Owing largely to the actions of Edward Snowden and reporter Glenn Greenwald, we know that any digital communication in which a person participates can be, and likely is, recorded, stored and analyzed by the NSA. The Department of Justice even uses fake cell phone towers on Cessna airplanes to surreptitiously collect cell phone data from American citizens.

Last weekend, however, America moved yet another step closer to fulfilling Orwell’s vision for the future under a totalitarian state as the New York Times revealed that a disturbing number of federal agencies are now using costly, and largely unsupervised, “undercover” investigations to conduct surveillance. These “Secret Police” pose as “business people, welfare recipients, political protesters and even doctors or ministers” in order to catch suspects, or whomever else may fall within the ever-expanding registry of federal criminal offenses (now approaching 5,000 in number).

For years privacy advocates have warned about the steady expansion of virtually unchecked powers both granted to, and assumed by, federal law enforcement and clandestine services agencies. The situation is made far worse by virtue of the fact that many of these activities now are undertaken “in the shadows,” with minimal or no real oversight by the President, agency heads or even congressional overseers. The agencies thus are left largely free to carry on as nearly autonomous entities, guided only by the vague, if not meaningless principle, that they are “protecting us” — whatever the financial or legal costs.

Since the 9/11 attacks, the notion of “Saving America” is now more of a rote mantra used to justify whatever actions government agencies or individual employees decide to undertake so long as such actions can be shoe-horned into the box labeled “homeland security.” The mammoth mechanism of the federal government has transmogrified from an entity designed to protect liberty, into an opaque and self-justifying Praetorian Guard made almost impenetrable to the citizenry through the double-edged sword of modern technology.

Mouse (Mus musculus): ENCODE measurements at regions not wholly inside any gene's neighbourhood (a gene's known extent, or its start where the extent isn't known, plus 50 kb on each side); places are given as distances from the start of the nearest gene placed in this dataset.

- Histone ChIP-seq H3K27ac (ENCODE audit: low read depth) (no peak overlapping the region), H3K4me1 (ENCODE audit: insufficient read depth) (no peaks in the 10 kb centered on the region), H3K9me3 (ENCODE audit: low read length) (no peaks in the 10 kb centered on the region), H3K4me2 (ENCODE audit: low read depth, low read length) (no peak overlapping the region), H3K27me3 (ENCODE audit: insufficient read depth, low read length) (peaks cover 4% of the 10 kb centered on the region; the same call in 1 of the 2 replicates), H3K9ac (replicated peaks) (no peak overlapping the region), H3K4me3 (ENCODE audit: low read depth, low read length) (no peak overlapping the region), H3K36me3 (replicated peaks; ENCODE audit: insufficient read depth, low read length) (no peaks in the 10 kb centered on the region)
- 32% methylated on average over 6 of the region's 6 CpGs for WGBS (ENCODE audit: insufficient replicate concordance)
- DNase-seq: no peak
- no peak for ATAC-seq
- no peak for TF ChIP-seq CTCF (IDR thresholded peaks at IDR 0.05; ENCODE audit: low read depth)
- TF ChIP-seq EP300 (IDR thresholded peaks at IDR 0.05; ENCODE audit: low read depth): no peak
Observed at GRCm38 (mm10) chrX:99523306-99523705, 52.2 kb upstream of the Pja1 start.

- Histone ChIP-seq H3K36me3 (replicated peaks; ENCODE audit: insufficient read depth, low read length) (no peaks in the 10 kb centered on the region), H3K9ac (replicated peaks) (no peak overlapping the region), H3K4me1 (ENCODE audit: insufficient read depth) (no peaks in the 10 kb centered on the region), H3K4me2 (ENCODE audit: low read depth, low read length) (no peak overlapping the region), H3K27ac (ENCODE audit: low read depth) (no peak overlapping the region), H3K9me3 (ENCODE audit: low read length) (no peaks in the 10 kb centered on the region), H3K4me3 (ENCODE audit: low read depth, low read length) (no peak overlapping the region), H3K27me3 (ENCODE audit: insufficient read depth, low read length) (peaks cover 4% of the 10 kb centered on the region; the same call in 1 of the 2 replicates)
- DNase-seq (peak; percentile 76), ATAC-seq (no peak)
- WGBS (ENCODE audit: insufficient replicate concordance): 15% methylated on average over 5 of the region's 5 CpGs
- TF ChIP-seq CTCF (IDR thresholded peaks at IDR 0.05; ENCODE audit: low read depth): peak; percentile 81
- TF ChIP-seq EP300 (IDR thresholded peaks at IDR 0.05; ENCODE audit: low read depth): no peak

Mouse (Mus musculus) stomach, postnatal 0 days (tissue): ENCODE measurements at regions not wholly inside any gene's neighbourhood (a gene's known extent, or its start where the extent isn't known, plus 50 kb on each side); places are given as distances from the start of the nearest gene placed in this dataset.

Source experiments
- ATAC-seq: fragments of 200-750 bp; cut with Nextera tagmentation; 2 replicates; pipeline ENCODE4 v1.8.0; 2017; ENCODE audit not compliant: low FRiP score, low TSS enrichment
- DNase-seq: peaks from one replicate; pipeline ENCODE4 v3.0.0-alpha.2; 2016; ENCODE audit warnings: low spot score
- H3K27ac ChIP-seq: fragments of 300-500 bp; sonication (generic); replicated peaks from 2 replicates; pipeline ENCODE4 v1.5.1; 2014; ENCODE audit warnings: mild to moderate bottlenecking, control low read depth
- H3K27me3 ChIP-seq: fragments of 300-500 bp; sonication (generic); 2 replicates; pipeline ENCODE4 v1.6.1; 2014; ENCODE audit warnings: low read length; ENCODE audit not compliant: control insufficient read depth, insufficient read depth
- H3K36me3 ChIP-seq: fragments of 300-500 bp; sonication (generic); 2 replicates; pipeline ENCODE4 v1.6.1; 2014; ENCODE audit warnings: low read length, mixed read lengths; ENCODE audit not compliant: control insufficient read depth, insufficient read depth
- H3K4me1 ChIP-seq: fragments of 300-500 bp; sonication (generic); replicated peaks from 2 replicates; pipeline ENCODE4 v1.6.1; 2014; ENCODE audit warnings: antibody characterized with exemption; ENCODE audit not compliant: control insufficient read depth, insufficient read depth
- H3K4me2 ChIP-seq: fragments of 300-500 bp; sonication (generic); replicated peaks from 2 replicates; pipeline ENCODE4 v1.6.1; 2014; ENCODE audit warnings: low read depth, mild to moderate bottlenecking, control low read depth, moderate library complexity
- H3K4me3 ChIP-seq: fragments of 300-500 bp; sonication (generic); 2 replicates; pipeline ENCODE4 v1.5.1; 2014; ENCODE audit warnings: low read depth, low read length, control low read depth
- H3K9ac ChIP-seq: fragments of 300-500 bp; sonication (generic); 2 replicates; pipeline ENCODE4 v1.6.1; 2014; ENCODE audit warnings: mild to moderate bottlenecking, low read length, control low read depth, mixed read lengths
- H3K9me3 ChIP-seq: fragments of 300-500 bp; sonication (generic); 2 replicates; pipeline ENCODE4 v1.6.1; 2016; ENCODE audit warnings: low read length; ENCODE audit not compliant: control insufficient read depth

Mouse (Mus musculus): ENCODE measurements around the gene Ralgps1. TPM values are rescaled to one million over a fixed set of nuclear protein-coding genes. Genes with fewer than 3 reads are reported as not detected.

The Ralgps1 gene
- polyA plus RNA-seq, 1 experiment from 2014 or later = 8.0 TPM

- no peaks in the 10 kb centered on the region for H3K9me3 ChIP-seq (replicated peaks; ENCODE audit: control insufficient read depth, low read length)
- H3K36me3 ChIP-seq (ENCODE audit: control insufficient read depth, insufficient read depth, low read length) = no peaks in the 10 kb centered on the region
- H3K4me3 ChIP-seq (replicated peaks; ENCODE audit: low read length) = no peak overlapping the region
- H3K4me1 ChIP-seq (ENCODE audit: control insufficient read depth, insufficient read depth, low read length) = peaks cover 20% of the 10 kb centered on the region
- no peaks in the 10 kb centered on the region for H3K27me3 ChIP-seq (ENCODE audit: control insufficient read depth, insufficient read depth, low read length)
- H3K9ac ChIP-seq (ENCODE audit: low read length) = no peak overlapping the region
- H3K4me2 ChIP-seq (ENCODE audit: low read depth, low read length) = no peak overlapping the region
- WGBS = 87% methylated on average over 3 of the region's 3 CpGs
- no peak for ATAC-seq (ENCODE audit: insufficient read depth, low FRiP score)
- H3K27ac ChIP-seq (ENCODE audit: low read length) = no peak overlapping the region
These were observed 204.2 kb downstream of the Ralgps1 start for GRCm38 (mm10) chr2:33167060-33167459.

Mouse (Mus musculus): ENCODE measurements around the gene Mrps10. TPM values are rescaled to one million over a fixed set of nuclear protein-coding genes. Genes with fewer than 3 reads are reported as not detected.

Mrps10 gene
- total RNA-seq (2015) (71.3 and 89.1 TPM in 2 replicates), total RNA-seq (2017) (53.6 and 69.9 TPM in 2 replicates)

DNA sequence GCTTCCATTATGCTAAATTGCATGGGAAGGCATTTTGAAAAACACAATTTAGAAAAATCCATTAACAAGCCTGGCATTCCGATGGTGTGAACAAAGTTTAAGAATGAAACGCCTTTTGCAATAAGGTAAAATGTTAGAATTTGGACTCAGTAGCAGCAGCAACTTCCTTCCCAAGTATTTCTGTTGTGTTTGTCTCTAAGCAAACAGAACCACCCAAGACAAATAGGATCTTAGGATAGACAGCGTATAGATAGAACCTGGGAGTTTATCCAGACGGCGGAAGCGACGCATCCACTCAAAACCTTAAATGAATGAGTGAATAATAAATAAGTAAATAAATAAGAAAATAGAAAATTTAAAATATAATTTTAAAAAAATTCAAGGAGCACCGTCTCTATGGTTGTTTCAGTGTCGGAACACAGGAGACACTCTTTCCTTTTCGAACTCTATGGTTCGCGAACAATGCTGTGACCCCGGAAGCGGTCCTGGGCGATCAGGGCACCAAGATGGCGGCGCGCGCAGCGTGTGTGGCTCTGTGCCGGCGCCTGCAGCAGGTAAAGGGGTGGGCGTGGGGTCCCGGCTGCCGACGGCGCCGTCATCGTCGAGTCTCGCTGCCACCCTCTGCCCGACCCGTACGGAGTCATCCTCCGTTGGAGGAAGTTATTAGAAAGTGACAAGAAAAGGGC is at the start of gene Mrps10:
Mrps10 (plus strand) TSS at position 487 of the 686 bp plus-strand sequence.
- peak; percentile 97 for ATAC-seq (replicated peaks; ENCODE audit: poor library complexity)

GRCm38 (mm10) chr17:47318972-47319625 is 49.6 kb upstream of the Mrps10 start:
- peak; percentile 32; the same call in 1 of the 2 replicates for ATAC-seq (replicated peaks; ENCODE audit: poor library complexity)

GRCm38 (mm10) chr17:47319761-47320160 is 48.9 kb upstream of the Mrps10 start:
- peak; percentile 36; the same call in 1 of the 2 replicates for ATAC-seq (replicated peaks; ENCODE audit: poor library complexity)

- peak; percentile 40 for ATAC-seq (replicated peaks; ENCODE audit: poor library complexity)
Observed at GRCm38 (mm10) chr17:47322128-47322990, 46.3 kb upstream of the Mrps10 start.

This now-galloping mission creep once was relegated primarily to the major federal law enforcement and spy agencies. No longer is this the case. Last weekend’s New York Times revelations illustrates clearly how this toxic mentality has infected virtually every facet of the federal government. Like financial institutions that believed themselves “too big to fail,” the federal government now considers itself “too important to restrain.” Each department, agency, or office has a mission it considers absolutely essential to protecting America from crime, corruption and terrorism — where even discussion about limits to their extra-legal exploits is taboo.

The tangible threats posed by this paradigm are fundamental and widespread. If someone with the I.R.S. can pose as an attorney to catch criminals, how are citizens supposed to trust in the integrity of the right to defend themselves against government charges? If a special agent with the FBI can pretend to be an AP reporter, is any media product free from suspicion? And, if an employee of the DEA can steal content and photos from citizens to use in sting operations, how are we to trust that even our friends’ and family’s online communications are not the product of government snoops?

“There was of course no way of knowing whether you were being watched at any given moment,” Orwell wrote 65 years ago.“You had to live — did live, from habit that became instinct — in the assumption that every sound you made was overheard, and, except in darkness, every movement scrutinized.” Sadly, the ubiquity of home computers, smart phones, iPads, and other information-sharing devices – all susceptible to government GPS tracking – have make Orwell’s society, in which at least the dark of night provided some relief from government’s prying eyes and ears, a quaint relic of a bygone day.